SweetSpot — the organisers of the Women’s Tour and the Tour of Britain as well as the Tour Series criteiums — have announced that they will be partnering with USA CRITS in an exchange scheme that will see the winners of both the men’s and women’s Tour Series travel to Winston Salem Cycling International Crit Challenge in the US. SweetSpot will then invite D1 USA CRITS teams to travel to the UK in 2022 to race the Tour Series in May of that year.
Cycling UK is “looking to follow the journeys of five female cyclists – over six months – who are new, or fairly new to cycling and have a specific goal they want to achieve in 2021.” If that applies to you, or someone you know, then you can find out more via their website.
Sarah Roy took the Australian national championships title in a solo victory. Roy’s BikeExchange team mate Grace Brown beat Lauretta Hanson of Trek-Segafredo in the sprint for second. The first U23 rider was Emily Watts of KOM-Knights Racing.
Georgia Williams of team BikeExchange took the New Zealand national time trial title today, beating Jaime Nielsen by 22 seconds with Bronwyn Macgregor of Lviv Cycling Team women in third. Henrietta Christie took the U23 title.
Denise Betsema won the Telenet Superprestige Middelkerke with Ceylin del Carmen Alvarado in second and newly-crowned world champion Lucinda Brand in third.
Brand also won the overall Superpresitge title after winning five rounds to gain 114 points, Alvarado was second with 112 points and Betsema in third with 101 points.
At a snow-covered X²0 Badkamers Trofee Krawatencross on Sunday Ceylin del Carmen Alvarado pipped Lucinda Brand in a spring to the line while Denise Betsema settled for third.
Vera Looser won both the Namibian national time trial and road race championships. Her margin in the TT was 2:11 ahead of Risa Dreyer with Courtney Liebenberg in second. In the road race Looser won solo by 16 seconds ahead of Gabriela Raith in second with Dreyer a further 4 seconds down in third.
Upcoming Races 📅
The New Zealand national championships road races will take place on Sunday —14th February — with both elite and U23 titles to be contested. Grace Brown is the clear favourite with defending champion Niamh Fisher-Black in Europe with her SD Worx team and Mikayla Harvey also in Europe with Canyon//SRAM. Ella Harris of Canyon//SRAM is in New Zealand but her form is unknown as she is returning from injury.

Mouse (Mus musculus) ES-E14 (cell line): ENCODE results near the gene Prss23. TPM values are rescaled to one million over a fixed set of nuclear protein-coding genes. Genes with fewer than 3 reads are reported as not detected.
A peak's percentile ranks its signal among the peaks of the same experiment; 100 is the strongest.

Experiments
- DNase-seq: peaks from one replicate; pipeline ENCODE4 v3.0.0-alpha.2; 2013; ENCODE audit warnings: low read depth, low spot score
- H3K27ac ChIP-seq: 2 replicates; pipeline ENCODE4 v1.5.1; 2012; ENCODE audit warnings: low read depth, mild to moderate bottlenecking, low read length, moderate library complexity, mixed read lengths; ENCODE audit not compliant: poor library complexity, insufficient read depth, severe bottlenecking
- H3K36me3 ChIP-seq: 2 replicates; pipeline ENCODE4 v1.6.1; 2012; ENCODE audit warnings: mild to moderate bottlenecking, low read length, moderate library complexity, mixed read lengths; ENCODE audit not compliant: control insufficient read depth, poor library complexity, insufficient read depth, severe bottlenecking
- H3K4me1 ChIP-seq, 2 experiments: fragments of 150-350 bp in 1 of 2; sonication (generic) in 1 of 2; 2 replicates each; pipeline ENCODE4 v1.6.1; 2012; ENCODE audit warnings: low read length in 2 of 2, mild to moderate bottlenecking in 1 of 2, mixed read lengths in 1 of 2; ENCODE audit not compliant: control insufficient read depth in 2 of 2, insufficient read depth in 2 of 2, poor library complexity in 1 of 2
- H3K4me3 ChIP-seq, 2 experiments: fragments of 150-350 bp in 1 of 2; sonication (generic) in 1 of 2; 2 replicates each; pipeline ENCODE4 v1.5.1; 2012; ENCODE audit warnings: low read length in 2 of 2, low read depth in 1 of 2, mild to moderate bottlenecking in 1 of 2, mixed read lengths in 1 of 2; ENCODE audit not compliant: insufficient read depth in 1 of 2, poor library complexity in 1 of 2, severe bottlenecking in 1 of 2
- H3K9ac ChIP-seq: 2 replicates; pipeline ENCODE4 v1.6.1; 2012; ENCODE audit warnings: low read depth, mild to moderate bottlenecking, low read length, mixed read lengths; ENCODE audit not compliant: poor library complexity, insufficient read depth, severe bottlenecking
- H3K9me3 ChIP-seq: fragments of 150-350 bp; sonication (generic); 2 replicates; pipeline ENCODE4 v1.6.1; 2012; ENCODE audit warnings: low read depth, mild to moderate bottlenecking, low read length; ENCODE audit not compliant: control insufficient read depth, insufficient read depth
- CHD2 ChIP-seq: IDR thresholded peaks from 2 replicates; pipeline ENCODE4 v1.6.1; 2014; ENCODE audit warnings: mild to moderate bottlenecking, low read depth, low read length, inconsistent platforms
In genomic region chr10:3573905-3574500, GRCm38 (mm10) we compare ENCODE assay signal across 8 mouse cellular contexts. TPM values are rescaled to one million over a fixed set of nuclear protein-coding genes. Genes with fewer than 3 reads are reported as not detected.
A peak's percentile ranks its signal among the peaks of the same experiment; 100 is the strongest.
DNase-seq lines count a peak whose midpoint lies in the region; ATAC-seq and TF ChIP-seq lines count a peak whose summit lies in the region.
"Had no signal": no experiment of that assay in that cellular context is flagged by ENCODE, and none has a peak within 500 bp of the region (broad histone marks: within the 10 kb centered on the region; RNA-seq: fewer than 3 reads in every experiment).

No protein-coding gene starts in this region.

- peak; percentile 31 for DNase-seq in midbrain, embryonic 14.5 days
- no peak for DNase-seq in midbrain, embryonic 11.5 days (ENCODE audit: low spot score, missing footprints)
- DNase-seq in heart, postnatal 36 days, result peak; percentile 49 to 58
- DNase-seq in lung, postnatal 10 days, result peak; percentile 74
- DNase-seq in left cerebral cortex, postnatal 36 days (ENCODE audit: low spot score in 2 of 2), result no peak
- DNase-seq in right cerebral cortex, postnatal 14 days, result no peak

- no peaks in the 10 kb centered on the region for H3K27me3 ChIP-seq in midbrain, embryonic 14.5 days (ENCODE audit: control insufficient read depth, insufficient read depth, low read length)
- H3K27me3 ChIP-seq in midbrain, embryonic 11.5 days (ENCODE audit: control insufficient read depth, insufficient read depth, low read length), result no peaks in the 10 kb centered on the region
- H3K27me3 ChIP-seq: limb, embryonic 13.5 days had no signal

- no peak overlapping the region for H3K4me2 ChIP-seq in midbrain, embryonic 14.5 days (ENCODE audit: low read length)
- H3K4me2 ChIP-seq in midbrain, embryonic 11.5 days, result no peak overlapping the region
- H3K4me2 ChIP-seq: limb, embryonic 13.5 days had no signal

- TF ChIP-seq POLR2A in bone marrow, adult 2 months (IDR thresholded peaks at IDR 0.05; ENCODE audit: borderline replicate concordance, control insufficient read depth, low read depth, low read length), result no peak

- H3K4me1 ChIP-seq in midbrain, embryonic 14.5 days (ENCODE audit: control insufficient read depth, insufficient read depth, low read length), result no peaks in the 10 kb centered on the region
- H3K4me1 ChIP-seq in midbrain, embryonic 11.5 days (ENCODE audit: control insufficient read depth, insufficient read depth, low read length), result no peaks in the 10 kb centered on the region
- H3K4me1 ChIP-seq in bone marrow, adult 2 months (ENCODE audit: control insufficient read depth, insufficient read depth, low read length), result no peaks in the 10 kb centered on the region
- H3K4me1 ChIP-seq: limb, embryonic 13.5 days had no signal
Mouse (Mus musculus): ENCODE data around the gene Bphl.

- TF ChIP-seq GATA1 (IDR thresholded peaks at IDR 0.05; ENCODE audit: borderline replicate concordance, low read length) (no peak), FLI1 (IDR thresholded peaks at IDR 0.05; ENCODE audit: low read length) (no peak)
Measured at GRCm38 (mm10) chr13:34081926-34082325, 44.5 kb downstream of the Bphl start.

On the penultimate weekend of cyclocross racing for this season we have Ethias Cross – Eeklo on Saturday 13th and X2O Trofee Brussels – Brussels Universities Cyclocross on Sunday 14th.
Book Club 📚
As I mentioned a few weeks ago, two of my favourite things are bikes and dogs, and while I haven’t yet gotten around to taking up Bikejoring I found another way to combine the two: this book. Me, My Bike and a Street Dog Called Lucy is more than just a cycling memoir featuring a dog, however. It’s a story of overcoming trauma, a tale of perseverance, and a lesson in how your path can end up being diverted when you least expect it.
I could have watched hours of this discussion between Orla Chennaoui, Fran Millar, Monica Santini and Lizzie Deignan on being a woman in the male-dominated industry of cycling.
The Cycling Podcast Feminin is back with the first episode of 2021. This month’s edition includes a report from the Jumbo Visma women’s team training camp in Spain, an interview with Ella Harris of Canyon//SRAM, and a feature on Nancy van der Burg (you’ll have to listen to find out who that is). Listen wherever you get your podcasts.